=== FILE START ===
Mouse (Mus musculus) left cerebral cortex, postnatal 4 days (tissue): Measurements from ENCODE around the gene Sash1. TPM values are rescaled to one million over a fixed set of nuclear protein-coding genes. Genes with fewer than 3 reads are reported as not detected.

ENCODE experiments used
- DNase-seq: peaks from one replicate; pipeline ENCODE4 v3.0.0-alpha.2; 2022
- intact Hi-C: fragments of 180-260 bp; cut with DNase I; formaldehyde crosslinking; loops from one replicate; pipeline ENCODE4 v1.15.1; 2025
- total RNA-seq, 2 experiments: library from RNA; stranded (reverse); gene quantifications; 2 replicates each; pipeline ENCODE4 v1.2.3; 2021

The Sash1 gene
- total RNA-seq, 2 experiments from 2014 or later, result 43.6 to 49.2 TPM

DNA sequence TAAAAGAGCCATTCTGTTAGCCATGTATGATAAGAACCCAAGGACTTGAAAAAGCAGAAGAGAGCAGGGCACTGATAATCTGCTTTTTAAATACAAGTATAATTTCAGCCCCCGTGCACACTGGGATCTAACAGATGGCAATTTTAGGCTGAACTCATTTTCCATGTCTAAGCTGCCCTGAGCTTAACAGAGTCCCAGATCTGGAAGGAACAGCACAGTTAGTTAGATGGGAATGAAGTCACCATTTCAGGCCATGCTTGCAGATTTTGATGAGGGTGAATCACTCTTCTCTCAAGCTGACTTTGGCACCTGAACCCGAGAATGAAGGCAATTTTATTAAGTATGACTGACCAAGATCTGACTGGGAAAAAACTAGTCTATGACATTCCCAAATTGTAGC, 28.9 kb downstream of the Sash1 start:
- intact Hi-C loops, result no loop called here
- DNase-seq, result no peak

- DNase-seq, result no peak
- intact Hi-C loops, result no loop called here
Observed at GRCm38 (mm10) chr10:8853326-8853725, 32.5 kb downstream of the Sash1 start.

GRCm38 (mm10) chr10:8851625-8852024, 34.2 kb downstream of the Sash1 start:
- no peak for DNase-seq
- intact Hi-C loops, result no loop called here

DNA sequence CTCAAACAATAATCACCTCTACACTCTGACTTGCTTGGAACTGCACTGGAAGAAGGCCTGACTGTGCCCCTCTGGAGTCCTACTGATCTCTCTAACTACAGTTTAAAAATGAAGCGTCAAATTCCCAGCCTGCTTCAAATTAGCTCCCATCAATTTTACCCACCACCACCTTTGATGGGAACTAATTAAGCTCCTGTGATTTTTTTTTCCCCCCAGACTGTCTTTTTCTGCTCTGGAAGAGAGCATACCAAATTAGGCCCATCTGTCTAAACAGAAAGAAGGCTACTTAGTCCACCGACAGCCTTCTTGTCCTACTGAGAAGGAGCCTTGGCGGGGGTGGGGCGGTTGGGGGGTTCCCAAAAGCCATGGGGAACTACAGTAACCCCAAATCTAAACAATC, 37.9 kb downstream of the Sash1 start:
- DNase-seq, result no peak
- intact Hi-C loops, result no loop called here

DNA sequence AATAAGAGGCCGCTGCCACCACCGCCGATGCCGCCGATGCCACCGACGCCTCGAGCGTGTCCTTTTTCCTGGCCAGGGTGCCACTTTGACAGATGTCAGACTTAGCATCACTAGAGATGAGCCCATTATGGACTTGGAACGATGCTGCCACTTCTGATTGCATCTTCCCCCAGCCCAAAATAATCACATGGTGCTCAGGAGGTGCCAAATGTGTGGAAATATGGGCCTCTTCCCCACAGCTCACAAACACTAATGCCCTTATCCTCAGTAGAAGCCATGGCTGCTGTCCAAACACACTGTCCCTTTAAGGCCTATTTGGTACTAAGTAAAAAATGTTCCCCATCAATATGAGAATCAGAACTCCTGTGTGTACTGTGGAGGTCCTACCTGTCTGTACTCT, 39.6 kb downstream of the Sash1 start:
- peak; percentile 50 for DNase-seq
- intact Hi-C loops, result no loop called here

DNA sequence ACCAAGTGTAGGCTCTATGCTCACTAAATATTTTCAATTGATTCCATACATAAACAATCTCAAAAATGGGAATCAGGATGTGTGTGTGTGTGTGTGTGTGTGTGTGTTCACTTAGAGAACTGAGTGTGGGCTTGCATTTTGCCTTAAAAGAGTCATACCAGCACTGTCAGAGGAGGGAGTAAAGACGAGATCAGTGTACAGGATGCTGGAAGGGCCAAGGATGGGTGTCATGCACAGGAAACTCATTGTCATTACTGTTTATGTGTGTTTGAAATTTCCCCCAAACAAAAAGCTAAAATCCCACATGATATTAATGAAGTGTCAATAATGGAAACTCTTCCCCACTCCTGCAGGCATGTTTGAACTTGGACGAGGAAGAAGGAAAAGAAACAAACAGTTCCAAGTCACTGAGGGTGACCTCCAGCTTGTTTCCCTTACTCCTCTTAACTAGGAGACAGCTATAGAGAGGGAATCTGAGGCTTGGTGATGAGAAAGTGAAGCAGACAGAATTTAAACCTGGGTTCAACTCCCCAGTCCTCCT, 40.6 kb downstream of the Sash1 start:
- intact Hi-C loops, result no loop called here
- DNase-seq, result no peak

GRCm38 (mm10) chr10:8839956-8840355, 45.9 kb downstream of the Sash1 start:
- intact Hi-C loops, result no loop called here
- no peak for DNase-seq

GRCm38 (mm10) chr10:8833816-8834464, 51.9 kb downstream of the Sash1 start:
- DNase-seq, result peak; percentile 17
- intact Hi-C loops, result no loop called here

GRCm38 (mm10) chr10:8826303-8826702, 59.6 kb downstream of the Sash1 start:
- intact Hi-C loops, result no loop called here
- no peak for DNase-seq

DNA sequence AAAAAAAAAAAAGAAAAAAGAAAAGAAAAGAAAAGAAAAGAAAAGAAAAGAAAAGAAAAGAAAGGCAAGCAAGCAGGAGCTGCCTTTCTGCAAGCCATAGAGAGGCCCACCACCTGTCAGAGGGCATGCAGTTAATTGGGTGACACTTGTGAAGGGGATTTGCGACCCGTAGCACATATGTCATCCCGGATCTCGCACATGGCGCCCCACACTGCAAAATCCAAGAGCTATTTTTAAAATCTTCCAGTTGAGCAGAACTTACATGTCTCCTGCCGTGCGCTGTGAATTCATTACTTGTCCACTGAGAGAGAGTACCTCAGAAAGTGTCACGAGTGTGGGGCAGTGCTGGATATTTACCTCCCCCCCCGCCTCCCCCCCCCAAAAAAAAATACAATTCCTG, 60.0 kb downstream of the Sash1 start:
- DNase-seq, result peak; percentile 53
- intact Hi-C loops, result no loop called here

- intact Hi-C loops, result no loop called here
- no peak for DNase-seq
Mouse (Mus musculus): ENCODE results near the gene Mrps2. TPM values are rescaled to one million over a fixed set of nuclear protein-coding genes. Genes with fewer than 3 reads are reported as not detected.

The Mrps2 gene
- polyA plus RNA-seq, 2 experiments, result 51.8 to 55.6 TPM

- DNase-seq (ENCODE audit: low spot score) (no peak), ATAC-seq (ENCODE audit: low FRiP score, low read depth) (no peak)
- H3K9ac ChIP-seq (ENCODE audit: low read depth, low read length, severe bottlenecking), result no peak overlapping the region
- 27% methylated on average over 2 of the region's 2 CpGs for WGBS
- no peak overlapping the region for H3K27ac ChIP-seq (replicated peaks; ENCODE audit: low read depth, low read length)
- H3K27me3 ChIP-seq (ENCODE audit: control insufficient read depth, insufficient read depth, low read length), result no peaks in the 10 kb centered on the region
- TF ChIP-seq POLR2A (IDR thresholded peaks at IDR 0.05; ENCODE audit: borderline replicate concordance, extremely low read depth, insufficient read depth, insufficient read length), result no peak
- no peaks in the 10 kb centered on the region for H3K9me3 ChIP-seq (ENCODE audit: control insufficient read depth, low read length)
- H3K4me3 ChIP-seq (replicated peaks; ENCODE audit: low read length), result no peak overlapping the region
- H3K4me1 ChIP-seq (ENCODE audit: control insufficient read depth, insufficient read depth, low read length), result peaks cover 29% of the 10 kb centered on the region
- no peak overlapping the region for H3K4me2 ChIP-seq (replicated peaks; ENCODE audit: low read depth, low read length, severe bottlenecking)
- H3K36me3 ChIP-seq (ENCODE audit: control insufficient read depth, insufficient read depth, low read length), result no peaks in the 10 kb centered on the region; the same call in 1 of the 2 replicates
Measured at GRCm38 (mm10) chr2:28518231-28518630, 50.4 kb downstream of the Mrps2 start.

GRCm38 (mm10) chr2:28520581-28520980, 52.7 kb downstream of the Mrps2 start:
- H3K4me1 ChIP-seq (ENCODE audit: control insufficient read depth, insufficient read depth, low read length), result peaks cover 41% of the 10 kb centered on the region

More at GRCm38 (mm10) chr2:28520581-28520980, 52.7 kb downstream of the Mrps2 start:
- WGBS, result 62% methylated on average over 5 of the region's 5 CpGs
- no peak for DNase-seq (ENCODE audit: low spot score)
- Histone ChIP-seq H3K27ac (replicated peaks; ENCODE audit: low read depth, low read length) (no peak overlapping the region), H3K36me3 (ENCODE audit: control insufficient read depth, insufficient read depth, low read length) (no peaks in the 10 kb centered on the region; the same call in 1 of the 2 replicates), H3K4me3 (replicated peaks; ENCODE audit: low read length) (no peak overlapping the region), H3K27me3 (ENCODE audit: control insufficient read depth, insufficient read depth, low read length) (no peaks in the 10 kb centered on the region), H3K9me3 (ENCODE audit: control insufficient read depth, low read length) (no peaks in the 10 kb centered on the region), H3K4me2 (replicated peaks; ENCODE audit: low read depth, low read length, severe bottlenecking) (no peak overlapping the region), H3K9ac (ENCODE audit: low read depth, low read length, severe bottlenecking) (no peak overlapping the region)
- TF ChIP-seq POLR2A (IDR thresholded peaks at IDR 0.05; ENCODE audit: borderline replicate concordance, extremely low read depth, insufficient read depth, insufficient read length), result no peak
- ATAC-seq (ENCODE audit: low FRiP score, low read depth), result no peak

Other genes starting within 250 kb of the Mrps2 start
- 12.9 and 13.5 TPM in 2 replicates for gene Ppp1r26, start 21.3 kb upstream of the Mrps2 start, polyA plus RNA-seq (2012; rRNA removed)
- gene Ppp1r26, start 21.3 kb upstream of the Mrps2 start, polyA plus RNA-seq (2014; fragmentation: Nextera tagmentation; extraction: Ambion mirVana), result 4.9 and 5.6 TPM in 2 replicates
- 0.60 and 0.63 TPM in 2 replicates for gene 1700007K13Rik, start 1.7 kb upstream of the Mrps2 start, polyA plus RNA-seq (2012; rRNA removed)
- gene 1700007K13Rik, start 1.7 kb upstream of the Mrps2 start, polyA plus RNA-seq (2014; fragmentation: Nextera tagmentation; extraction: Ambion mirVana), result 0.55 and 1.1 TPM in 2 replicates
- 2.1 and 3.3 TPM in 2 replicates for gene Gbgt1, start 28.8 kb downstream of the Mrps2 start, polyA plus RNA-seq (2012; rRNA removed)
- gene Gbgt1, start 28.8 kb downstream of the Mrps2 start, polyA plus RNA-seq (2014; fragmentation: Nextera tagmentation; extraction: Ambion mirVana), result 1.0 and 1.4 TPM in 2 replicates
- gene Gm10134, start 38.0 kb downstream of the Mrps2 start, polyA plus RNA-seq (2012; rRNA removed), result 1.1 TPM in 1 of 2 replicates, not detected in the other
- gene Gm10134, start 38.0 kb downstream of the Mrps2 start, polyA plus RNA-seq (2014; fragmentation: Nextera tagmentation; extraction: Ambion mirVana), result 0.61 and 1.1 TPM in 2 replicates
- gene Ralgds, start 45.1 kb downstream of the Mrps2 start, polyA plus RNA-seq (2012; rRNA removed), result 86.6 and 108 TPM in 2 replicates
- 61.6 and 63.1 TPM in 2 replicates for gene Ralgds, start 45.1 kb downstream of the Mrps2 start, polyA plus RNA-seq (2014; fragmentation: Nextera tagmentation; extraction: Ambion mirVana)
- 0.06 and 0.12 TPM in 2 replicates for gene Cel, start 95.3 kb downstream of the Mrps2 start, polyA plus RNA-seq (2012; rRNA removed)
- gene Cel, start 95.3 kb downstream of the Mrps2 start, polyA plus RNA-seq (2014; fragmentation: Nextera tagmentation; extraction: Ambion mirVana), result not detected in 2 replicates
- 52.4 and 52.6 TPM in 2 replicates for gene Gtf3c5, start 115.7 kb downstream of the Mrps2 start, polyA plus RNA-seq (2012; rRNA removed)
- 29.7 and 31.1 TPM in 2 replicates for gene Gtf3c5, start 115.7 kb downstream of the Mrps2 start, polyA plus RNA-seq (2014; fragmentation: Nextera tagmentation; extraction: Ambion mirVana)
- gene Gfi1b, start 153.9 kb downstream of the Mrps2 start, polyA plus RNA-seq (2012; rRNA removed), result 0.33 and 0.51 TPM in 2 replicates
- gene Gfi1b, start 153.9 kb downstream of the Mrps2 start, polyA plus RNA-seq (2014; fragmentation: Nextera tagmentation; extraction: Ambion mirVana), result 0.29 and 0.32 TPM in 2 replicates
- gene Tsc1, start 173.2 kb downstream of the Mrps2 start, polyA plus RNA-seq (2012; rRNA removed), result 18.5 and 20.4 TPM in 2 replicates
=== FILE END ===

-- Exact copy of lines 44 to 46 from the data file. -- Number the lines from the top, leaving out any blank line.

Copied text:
- H3K9ac ChIP-seq (ENCODE audit: low read depth, low read length, severe bottlenecking), result no peak overlapping the region
- 27% methylated on average over 2 of the region's 2 CpGs for WGBS
- no peak overlapping the region for H3K27ac ChIP-seq (replicated peaks; ENCODE audit: low read depth, low read length)